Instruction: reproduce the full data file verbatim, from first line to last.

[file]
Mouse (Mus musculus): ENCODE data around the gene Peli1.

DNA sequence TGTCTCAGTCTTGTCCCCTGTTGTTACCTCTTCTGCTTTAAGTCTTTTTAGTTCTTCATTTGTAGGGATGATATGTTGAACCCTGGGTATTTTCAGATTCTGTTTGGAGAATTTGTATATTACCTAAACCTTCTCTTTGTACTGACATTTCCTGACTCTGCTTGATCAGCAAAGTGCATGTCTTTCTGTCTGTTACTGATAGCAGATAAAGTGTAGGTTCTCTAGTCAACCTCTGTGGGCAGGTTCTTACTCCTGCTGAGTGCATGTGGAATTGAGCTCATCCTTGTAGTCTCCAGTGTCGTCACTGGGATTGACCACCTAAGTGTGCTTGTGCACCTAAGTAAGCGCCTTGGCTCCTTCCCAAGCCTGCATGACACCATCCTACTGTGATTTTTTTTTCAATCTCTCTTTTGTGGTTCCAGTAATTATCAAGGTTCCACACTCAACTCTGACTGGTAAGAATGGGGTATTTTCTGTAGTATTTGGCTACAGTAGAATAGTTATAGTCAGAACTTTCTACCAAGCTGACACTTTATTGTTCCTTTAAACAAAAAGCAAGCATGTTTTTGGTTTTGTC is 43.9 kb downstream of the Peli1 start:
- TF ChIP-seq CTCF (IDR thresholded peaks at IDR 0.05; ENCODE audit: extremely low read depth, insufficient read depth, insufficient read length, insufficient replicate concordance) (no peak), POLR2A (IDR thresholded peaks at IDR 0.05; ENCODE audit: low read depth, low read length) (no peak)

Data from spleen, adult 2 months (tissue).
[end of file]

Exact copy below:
Mouse (Mus musculus): ENCODE data around the gene Peli1.

DNA sequence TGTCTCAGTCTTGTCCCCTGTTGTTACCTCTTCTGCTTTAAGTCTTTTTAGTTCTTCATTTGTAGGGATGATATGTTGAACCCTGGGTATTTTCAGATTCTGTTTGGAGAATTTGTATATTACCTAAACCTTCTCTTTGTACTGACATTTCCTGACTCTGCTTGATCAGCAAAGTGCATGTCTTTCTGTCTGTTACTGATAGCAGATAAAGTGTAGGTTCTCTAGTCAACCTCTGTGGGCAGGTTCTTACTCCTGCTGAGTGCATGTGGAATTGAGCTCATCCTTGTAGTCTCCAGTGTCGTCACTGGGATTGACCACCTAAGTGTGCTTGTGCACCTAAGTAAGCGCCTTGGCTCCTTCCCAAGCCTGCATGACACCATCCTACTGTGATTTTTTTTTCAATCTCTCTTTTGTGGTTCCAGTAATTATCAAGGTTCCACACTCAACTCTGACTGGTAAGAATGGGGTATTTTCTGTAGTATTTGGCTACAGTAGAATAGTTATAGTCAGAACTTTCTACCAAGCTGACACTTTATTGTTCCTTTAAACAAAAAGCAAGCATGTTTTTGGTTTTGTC is 43.9 kb downstream of the Peli1 start:
- TF ChIP-seq CTCF (IDR thresholded peaks at IDR 0.05; ENCODE audit: extremely low read depth, insufficient read depth, insufficient read length, insufficient replicate concordance) (no peak), POLR2A (IDR thresholded peaks at IDR 0.05; ENCODE audit: low read depth, low read length) (no peak)

Data from spleen, adult 2 months (tissue).